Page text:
Special Education in the Pandemic: Update on the Philadelphia Public Schools and Resources for Parents

During this unprecedented COVID-19 pandemic, our public schools need to show creativity and perseverance to minimize disruptions to learning. This is especially true for the most vulnerable students, including students with special needs, who stand to lose the most from an extended absence from school.

While Philadelphia’s school buildings are now closed indefinitely due to COVID-19, on March 27, 2020, Governor Wolf signed a law requiring schools in Pennsylvania to provide written notice to parents of an individualized plan to ensure a free and appropriate public education (FAPE) for each student with special needs. The law also requires every school to make a good faith effort to offer continuity of education using alternative methods while schools are physically closed, and to post their plans for continuity of education online.

As of April 1, 2020, the School District of Philadelphia (SDP) has published a first iteration of its continuity of education plan, which is likely to change, as well as guidance on how it plans to comply with the state law and provide education remotely.

What does SDP’s plan for remote education mean for students with special needs?

SDP has detailed its expectations for special education teachers to provide remote lessons, and staff-members are also expected to participate in virtual IEP meetings and to continue writing IEPs and evaluation reports. To help close the gap in digital access, SDP is planning to loan Chromebooks to families without a computer at home. Chromebook distribution is tentatively scheduled for mid-April. SDP is also coordinating with internet service providers to provide free or low-cost WiFi access to facilitate remote learning. Under the current plan, instruction that includes new subject matter and graded assignments will not begin until the week of May 4, 2020.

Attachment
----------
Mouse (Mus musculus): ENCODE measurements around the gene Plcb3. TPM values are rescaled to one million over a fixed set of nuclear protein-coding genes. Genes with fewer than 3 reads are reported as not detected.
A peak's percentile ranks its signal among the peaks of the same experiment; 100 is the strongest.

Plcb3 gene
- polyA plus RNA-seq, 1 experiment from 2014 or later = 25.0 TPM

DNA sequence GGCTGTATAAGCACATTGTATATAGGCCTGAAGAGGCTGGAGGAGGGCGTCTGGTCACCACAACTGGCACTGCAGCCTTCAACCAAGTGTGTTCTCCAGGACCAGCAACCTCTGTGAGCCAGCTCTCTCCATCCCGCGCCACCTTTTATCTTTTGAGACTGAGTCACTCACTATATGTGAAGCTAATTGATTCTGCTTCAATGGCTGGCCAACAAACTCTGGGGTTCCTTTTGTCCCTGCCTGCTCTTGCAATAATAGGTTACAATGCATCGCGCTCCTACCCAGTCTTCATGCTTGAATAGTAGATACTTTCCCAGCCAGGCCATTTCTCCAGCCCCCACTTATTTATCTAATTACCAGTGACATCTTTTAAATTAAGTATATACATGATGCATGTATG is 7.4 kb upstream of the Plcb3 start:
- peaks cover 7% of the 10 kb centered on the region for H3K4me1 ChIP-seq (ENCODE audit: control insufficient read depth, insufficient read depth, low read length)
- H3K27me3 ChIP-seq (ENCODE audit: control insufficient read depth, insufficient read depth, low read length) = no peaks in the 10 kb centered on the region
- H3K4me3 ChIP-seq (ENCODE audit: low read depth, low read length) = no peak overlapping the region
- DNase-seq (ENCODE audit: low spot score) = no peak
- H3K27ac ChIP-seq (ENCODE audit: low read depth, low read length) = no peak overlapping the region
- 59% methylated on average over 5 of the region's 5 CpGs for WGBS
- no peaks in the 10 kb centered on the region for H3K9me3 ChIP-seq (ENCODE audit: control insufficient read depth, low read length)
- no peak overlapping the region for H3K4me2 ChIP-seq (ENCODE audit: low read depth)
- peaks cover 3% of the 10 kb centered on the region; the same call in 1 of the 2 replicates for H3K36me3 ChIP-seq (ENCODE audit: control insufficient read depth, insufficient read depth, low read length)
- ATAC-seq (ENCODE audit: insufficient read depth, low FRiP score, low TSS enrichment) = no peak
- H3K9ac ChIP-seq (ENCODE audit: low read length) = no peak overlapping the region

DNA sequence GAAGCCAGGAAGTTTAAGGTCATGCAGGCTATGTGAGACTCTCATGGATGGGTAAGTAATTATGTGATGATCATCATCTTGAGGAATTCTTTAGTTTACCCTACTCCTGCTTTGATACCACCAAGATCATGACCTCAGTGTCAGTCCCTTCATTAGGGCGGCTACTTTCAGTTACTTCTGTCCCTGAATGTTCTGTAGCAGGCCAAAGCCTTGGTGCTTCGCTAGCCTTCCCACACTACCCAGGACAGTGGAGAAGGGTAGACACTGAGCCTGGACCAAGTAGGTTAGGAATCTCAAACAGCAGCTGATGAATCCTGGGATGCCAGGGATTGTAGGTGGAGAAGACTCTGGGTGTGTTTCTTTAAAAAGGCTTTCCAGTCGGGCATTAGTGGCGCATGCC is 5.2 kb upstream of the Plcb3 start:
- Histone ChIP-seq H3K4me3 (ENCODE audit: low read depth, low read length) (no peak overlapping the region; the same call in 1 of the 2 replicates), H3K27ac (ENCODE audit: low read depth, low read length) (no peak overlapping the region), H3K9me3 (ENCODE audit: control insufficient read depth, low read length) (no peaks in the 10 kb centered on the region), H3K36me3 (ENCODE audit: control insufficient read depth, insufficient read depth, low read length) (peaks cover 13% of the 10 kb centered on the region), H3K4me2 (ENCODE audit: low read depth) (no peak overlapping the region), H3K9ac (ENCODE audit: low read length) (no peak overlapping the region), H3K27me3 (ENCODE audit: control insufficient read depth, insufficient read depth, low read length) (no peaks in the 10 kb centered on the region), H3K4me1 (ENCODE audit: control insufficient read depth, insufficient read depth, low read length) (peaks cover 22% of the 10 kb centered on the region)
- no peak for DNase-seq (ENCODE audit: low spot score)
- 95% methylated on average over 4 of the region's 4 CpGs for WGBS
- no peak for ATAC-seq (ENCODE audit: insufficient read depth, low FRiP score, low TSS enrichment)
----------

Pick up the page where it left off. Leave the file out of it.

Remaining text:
Further information about SDP’s unfolding plans are being posted here, under the Remote Learning & Teaching tab.

Special education due process hearings will be conducted virtually.

Berney & Sang will continue to post information as we learn more.


In the meantime, we are also aware of the following public resources for parents:

The following resources are also available to parents:

And teachers have access to these resources too:

Parents should also consider contacting the organizations listed on our Helpful Organizations page.